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As I'm sure many of you educated folks on this stack exchange know, copper is one of the most heat-conductive common metals out there. My question: if, for some reason a society with early 20th century tech discovered laser weaponry (think lasguns from WH40K), would copper armor (perhaps ribbed or corrugated in some fashion to increase surface area and thus disperse heat energy more efficiently) be a feasible armor to equip relatively large amounts of infantry with?

For the purposes of this question, I'm not interested in the logistics or economics of such an undertaking, only the effectiveness of copper armor against laser weaponry. If not, better alternatives would be welcome.

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    $\begingroup$ I wonder if your armor could be made out of high quality mirrors? $\endgroup$ Mar 26 at 11:28
  • $\begingroup$ I did consider mirrors, but in a battlefield environment, I figured mirrors might get cracked easily, producing chips and shards that would be more harmful to the wearer than protective. Maybe mirrors could be used on aircraft as protection/camouflage, but on infantry, where men are running about, crouching and lying prone on rough fields strewn with rocks and rubble? $\endgroup$
    – KaiGuyMBK
    Mar 27 at 1:43
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There's a bit of a problem in how you define "laser weaponry".

To my mind, modern industrial laser hardware really isn't comparable to laser weaponry, because the peak powers are generally just too low. Unless each pulse of your laser is delivering a few tens of joules in no more than a couple of microseconds (and hence your laser is, at a minimum, developing peak powers in the megawatts) then what you've got isn't really very useful as a weapon, and will compare extremely poorly against any other kind of weapon, including railguns, coilguns, guided missiles, unguided rockets and plain old chemically-driven guns.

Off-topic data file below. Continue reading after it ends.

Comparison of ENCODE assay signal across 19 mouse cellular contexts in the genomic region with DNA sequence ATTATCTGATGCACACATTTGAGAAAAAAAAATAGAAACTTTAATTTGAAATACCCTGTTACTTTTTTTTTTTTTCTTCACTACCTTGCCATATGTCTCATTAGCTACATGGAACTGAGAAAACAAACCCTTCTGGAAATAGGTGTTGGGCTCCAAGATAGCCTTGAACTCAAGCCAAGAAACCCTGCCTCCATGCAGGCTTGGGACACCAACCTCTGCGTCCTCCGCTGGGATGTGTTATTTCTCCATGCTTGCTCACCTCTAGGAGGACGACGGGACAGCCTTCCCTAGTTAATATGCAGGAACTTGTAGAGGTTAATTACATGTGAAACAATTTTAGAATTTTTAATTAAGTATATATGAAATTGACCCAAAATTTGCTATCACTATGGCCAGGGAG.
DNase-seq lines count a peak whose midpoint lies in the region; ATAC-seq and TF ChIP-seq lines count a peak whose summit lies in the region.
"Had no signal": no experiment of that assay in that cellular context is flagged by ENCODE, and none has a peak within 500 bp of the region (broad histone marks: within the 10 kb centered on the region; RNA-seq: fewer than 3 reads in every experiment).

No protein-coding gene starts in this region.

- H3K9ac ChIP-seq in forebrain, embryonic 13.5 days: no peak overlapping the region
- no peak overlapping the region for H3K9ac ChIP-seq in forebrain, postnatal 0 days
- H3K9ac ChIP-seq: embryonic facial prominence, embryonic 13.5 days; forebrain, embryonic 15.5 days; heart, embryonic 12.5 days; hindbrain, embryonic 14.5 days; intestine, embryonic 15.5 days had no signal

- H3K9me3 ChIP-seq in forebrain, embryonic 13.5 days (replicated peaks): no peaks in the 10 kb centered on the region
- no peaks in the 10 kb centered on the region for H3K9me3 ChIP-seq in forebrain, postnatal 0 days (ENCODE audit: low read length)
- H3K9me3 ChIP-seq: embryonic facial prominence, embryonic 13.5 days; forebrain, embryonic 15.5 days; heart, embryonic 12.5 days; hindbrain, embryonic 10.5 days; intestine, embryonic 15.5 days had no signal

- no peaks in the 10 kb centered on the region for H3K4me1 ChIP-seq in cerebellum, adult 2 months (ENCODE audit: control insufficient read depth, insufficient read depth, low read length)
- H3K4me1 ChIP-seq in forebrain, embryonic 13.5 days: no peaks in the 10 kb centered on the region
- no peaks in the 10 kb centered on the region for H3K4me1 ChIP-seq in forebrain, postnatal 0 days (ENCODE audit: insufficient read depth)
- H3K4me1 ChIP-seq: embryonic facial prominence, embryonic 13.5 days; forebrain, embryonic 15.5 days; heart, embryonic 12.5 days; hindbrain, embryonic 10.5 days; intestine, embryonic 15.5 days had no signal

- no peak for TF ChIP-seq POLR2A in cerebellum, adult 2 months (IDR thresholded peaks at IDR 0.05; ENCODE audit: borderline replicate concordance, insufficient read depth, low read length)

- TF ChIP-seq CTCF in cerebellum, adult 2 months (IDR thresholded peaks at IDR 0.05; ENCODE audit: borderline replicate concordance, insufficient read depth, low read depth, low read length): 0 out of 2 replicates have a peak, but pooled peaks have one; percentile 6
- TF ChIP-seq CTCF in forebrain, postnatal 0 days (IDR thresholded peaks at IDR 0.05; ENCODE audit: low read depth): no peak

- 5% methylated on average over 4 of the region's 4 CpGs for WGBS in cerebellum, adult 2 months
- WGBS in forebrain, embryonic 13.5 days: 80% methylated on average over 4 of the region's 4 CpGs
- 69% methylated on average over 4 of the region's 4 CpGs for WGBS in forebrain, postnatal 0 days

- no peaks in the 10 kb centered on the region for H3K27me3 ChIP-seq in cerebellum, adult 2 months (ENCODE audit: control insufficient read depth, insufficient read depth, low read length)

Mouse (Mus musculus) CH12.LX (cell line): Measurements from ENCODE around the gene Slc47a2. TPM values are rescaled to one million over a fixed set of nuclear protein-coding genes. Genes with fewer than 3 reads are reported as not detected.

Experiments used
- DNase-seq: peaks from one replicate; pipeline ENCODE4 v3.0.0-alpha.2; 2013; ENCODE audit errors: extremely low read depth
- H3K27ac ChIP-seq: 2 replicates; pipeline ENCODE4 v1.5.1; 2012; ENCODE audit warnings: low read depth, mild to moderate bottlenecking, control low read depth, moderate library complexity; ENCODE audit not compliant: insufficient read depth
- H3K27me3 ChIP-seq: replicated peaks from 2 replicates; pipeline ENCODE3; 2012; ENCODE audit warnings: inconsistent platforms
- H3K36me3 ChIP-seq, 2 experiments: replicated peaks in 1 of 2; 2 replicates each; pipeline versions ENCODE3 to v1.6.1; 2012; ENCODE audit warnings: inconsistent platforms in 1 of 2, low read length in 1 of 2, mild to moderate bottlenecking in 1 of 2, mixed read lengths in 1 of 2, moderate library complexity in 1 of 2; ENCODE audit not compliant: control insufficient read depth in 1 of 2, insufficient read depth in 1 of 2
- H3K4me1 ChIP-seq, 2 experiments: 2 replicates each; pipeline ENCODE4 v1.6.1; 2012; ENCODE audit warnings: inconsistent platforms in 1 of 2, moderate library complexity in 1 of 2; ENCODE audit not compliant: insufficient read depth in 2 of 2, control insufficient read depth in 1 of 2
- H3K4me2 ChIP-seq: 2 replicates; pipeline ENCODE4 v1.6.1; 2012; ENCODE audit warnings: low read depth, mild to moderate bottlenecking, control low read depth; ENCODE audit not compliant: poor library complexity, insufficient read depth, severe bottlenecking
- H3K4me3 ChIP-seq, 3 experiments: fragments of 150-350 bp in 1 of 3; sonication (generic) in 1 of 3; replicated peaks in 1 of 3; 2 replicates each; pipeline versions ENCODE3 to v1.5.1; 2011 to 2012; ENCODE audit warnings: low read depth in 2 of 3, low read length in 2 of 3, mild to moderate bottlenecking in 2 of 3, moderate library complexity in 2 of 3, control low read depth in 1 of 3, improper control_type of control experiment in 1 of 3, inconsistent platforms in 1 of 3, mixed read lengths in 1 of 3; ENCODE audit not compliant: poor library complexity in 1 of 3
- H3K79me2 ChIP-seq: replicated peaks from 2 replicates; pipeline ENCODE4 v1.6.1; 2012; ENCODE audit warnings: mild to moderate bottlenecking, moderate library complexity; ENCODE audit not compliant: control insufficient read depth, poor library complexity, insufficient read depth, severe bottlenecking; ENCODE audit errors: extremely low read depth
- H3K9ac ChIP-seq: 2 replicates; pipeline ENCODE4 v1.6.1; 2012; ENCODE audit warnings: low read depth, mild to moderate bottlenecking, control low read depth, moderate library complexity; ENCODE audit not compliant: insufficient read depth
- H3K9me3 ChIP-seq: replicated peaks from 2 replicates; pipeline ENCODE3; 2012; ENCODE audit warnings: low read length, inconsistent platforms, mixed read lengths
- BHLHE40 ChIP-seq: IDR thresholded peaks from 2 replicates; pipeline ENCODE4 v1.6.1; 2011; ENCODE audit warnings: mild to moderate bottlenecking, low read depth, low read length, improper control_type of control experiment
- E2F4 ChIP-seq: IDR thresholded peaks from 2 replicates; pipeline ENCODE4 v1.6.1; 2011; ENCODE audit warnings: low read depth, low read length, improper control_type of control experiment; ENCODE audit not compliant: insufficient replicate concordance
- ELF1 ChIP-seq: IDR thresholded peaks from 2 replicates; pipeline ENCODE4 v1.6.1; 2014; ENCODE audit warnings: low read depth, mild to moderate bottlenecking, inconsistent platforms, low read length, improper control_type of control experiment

Once you've created a laser capable of this sort of performance, the thermal conductivity of the target is more or less irrelevant because there's insufficient time for the heat to be conducted away before the material has been evaporated. At that point what you need is an armour that is tough and refractory, and copper is neither. Conventional steel armour plate is much more practical in the face of that sort of weapon, because its melting point is much higher as is its heat of vapourisation and even its specific heat capacity and its a hell of a lot tougher to boot. That means that practical lasers will make shallower, narrower holes in steel armour than they would in copper but perhaps more importantly it protects against conventional weapons too.

If your enemies are using lasers that can be effectively defended against simply by wearing copper plate armour, then your enemies are poorly-equipped idiots and you should thoroughly teach them the folly of their ways using plain old bullets, bombs and shells. Bonus points if you can trick them into wearing copper armour to defend against lasers, which ends up being a logistical and economic nightmare and fairly ineffective against decent guns.